Friday, December 20, 2013

Mical Raz

Mical Raz, M.D., Ph.D., is a physician and historian of medicine. She is author of The Lobotomy Letters: The Making of American Psychosurgery. Her new book is What's Wrong with the Poor?: Psychiatry, Race, and the War on Poverty.

From a Q & A with Raz at her publisher's website:

Q: How has American society explained poverty and how has that history contributed to the narrative of deprivation you explore in this book?

A: Poverty is often seen as a personal failure, whereas success is a mark of hard work; thus economic status serves a surrogate for individual self-worth, and not an indicator of society's structure and its limitations. Poor men and women are still often portrayed in stereotypical terms as being lazy and unmotivated. Cultural deprivation is an intra-psychic explanation for the cause of poverty, focusing on the myriad of deficits in an individual's life that leads to economic disadvantage--maternal failure, lack of stimulation, lack of appropriate role models. While it does not blame individual girls and boys for their scholastic disadvantage, which further perpetuates the "cycle of poverty," it does blame their parents and their home environment. Thus deprivation theory is an example of "blaming the victim" in the discussion of poverty and...[read on]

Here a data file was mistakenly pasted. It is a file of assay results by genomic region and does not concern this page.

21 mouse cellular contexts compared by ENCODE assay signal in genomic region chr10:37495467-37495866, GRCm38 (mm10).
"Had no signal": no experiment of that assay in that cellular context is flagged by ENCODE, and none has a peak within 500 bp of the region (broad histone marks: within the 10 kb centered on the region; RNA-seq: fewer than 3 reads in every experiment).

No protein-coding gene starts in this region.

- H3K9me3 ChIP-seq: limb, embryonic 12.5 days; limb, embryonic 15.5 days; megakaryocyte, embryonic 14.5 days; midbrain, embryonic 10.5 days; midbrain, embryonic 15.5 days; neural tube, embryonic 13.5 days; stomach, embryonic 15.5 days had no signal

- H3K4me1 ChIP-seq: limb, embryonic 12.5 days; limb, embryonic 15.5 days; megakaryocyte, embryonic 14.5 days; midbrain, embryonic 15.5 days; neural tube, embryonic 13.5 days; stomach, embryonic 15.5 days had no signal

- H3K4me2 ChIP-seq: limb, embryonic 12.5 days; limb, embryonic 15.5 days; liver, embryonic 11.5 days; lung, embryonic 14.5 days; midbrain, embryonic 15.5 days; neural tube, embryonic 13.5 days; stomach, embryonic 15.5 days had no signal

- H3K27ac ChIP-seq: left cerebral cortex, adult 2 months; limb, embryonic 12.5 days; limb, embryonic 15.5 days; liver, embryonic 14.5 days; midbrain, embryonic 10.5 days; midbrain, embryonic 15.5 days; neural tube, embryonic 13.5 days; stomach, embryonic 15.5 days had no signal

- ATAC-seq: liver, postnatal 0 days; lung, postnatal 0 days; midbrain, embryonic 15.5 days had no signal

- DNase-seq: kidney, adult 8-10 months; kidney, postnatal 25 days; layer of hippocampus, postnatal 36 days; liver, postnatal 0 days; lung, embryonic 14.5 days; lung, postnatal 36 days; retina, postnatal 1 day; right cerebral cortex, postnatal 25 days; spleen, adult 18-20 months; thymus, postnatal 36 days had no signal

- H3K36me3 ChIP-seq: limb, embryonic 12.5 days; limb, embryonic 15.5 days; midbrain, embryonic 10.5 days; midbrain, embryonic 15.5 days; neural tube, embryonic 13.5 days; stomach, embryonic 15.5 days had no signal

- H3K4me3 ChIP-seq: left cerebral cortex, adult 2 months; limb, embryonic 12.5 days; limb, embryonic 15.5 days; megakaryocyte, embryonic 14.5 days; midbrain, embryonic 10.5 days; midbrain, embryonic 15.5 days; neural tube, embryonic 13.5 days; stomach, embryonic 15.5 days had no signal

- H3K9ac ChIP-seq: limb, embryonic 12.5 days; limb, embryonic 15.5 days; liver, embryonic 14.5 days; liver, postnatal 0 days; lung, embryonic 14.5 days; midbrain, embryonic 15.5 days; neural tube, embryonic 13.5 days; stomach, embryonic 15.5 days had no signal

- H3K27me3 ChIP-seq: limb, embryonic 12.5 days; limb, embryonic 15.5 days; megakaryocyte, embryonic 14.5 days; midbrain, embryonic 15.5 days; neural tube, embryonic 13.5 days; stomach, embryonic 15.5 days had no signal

The Page 99 Test: What's Wrong with the Poor?.

--Marshal Zeringue